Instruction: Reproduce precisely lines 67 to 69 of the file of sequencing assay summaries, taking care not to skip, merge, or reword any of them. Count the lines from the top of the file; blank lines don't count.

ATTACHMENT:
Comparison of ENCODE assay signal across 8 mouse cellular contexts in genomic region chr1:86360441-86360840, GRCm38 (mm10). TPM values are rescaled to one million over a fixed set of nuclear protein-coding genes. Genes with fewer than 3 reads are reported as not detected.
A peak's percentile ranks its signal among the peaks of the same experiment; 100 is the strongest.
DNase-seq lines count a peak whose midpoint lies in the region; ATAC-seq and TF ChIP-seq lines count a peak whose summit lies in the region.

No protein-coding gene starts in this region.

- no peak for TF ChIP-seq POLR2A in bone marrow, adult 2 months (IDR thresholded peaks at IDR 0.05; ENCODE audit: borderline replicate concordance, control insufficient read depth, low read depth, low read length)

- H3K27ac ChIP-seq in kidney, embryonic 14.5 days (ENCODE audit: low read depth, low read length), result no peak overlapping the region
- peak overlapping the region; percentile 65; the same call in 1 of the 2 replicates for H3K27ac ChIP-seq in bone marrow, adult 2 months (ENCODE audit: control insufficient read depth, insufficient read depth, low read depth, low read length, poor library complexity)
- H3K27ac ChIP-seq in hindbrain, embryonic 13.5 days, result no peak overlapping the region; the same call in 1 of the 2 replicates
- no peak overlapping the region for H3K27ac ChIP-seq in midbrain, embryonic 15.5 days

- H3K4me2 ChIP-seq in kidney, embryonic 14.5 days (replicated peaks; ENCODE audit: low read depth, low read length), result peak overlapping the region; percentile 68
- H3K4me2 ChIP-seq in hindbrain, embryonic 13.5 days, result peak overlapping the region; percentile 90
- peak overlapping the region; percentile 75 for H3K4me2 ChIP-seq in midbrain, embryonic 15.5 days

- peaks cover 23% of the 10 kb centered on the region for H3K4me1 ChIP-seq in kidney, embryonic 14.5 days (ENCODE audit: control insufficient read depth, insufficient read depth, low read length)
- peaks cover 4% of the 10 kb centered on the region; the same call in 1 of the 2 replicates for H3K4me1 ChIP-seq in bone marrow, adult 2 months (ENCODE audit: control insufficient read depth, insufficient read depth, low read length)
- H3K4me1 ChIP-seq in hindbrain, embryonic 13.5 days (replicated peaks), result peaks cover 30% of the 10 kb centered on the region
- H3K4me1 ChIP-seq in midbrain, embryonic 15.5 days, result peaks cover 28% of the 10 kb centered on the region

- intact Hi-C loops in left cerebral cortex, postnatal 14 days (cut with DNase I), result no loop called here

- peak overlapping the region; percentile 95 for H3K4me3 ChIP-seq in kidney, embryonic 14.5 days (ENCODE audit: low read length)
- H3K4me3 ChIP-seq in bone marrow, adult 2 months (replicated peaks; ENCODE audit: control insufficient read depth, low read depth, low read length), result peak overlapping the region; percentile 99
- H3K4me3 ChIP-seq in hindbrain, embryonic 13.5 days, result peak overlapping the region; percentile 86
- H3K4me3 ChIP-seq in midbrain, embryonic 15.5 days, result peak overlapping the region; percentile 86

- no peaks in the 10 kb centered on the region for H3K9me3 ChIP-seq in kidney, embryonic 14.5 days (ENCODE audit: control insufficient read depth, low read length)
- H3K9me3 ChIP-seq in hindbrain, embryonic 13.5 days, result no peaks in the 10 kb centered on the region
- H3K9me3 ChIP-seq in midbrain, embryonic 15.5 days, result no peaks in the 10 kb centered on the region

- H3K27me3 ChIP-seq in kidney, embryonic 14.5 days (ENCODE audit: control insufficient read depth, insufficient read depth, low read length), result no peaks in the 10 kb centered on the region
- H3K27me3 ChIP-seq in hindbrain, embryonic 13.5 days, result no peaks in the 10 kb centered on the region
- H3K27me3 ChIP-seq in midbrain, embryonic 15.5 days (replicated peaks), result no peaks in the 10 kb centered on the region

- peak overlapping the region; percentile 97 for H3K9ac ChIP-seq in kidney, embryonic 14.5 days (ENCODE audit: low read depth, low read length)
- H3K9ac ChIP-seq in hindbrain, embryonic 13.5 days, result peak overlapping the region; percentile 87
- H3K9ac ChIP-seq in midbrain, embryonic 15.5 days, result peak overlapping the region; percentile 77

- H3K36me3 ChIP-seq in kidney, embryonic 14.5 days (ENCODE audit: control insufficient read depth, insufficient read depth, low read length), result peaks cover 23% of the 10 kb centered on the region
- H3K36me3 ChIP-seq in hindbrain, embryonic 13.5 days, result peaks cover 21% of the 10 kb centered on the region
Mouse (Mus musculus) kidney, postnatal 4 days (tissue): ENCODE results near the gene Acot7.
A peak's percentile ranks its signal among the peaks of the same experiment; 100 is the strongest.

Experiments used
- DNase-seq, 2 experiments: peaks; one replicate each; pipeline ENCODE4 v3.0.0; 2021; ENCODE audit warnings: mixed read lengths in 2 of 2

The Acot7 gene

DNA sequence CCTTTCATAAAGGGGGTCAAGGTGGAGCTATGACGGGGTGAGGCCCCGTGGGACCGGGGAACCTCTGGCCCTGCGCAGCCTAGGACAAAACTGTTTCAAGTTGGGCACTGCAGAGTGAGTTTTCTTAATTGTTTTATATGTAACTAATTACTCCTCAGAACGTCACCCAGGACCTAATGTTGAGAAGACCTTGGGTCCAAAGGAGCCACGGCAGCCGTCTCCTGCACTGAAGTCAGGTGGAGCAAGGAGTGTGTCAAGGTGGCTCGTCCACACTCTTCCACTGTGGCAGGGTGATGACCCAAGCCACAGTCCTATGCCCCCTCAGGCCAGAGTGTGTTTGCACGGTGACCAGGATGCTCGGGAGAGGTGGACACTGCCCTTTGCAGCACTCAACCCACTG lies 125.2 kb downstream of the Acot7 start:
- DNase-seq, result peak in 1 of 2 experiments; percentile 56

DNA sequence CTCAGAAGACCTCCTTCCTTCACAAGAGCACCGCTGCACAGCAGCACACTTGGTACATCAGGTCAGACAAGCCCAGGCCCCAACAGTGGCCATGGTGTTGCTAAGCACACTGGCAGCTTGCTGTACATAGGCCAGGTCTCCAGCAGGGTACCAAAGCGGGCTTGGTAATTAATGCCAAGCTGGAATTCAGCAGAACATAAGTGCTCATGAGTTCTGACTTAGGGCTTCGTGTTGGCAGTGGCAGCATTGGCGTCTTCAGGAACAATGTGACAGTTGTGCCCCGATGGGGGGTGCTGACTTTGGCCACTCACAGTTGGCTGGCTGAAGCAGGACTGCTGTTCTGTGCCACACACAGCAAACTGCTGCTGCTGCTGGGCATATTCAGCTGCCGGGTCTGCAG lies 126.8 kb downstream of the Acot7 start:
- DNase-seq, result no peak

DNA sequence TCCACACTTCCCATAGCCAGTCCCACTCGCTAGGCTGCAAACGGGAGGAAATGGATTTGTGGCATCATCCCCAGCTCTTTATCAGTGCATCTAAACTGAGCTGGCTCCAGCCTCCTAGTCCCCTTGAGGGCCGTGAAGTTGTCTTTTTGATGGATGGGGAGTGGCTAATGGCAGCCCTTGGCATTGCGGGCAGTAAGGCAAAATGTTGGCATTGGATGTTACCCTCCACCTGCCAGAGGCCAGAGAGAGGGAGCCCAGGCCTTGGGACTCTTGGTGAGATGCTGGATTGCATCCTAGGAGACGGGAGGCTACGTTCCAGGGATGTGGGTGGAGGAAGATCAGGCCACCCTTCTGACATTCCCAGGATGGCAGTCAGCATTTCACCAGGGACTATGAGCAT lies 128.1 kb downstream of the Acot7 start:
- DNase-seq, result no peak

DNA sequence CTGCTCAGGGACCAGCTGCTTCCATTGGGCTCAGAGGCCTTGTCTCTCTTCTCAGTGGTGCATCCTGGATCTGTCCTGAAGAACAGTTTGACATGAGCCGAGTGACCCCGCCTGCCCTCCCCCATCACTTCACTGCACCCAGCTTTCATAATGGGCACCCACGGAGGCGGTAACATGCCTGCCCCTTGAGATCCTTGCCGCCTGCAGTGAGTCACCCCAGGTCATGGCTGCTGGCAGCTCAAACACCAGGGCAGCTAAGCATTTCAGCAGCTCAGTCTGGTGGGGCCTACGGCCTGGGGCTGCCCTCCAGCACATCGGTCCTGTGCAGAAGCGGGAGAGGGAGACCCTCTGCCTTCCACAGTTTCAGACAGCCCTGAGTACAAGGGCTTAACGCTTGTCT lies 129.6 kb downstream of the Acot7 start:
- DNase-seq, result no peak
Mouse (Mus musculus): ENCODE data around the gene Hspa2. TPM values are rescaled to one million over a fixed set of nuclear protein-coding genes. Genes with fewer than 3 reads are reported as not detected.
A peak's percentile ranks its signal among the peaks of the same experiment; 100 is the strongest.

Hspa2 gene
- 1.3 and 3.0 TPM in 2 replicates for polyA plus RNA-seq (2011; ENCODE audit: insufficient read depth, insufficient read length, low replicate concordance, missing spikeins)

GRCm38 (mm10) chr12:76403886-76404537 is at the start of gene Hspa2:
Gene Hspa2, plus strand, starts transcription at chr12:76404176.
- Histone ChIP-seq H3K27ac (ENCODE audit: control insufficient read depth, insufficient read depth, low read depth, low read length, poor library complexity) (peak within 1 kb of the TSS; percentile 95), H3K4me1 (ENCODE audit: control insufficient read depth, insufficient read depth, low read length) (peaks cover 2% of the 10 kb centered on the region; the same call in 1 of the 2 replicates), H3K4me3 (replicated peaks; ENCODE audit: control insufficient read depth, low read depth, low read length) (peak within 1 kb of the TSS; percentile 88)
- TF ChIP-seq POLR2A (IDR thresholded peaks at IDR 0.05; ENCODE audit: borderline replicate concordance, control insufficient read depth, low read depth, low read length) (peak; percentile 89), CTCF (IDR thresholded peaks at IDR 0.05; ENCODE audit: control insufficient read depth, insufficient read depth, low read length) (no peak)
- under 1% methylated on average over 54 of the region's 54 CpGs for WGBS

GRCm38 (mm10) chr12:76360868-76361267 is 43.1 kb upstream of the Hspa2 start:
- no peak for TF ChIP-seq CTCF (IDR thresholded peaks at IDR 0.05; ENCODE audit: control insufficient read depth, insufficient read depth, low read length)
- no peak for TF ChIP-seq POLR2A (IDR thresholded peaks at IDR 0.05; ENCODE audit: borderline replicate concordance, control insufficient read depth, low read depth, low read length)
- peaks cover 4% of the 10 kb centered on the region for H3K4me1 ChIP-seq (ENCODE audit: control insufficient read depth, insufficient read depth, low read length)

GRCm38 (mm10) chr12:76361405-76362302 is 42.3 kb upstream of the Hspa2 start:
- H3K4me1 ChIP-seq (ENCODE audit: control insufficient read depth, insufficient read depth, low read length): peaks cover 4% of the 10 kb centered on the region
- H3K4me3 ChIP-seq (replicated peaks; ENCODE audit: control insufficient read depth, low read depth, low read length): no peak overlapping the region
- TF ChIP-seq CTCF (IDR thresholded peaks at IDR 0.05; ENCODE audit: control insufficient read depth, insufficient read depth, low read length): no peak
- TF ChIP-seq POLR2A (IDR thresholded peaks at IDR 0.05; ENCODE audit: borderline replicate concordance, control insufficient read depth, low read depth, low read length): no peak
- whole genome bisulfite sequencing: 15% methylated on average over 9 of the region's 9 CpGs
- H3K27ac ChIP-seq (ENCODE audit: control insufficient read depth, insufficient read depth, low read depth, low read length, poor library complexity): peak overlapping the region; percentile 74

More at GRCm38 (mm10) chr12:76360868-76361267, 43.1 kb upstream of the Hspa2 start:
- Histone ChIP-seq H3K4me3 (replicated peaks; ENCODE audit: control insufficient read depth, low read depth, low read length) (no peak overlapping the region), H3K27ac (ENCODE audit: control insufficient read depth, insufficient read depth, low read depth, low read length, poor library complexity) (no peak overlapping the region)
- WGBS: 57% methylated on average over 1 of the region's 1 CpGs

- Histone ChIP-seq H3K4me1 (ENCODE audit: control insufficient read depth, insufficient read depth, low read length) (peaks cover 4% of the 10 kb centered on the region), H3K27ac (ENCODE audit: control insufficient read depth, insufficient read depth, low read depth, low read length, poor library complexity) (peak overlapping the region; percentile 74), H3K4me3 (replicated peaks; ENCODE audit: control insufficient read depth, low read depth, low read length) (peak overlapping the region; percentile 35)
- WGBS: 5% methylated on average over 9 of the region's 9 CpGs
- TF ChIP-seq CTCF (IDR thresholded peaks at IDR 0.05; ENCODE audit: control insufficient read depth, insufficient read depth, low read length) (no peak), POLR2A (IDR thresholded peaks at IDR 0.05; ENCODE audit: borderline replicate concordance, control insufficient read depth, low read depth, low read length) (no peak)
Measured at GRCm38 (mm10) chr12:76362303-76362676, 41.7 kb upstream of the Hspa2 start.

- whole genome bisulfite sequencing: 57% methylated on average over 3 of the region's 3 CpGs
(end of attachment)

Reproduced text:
- Histone ChIP-seq H3K4me3 (replicated peaks; ENCODE audit: control insufficient read depth, low read depth, low read length) (no peak overlapping the region), H3K27ac (ENCODE audit: control insufficient read depth, insufficient read depth, low read depth, low read length, poor library complexity) (no peak overlapping the region)
- WGBS: 57% methylated on average over 1 of the region's 1 CpGs

- Histone ChIP-seq H3K4me1 (ENCODE audit: control insufficient read depth, insufficient read depth, low read length) (peaks cover 4% of the 10 kb centered on the region), H3K27ac (ENCODE audit: control insufficient read depth, insufficient read depth, low read depth, low read length, poor library complexity) (peak overlapping the region; percentile 74), H3K4me3 (replicated peaks; ENCODE audit: control insufficient read depth, low read depth, low read length) (peak overlapping the region; percentile 35)